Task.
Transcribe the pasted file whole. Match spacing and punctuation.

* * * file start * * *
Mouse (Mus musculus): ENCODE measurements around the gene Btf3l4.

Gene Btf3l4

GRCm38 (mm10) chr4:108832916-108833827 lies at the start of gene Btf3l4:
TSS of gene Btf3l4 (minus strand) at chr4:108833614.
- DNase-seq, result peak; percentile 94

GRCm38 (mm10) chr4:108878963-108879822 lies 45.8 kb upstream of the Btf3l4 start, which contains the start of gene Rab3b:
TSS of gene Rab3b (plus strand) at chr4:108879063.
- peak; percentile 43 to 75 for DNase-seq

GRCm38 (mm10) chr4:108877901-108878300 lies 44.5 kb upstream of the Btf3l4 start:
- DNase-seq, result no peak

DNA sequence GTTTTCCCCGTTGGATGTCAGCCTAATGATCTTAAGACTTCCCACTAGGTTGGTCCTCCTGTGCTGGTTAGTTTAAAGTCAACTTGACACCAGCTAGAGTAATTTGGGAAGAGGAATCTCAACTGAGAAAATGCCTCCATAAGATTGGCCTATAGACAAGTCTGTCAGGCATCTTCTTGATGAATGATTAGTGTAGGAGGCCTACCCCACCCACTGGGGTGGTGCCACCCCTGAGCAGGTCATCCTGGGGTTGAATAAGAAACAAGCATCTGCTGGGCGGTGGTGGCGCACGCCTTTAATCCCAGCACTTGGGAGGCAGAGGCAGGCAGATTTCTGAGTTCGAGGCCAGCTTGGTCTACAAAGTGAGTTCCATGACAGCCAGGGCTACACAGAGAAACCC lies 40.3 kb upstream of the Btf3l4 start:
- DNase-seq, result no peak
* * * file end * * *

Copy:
Mouse (Mus musculus): ENCODE measurements around the gene Btf3l4.

Gene Btf3l4

GRCm38 (mm10) chr4:108832916-108833827 lies at the start of gene Btf3l4:
TSS of gene Btf3l4 (minus strand) at chr4:108833614.
- DNase-seq, result peak; percentile 94

GRCm38 (mm10) chr4:108878963-108879822 lies 45.8 kb upstream of the Btf3l4 start, which contains the start of gene Rab3b:
TSS of gene Rab3b (plus strand) at chr4:108879063.
- peak; percentile 43 to 75 for DNase-seq

GRCm38 (mm10) chr4:108877901-108878300 lies 44.5 kb upstream of the Btf3l4 start:
- DNase-seq, result no peak

DNA sequence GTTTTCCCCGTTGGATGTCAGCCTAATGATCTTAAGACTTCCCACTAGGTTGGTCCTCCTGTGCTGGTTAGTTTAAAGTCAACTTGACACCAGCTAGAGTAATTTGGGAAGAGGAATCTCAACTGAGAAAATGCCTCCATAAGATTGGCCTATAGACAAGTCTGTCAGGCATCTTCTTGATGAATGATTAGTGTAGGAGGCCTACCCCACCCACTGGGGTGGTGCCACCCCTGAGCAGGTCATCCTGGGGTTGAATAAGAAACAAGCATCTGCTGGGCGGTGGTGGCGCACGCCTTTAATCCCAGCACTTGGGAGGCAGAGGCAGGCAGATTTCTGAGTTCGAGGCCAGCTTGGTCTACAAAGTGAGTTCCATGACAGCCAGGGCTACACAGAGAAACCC lies 40.3 kb upstream of the Btf3l4 start:
- DNase-seq, result no peak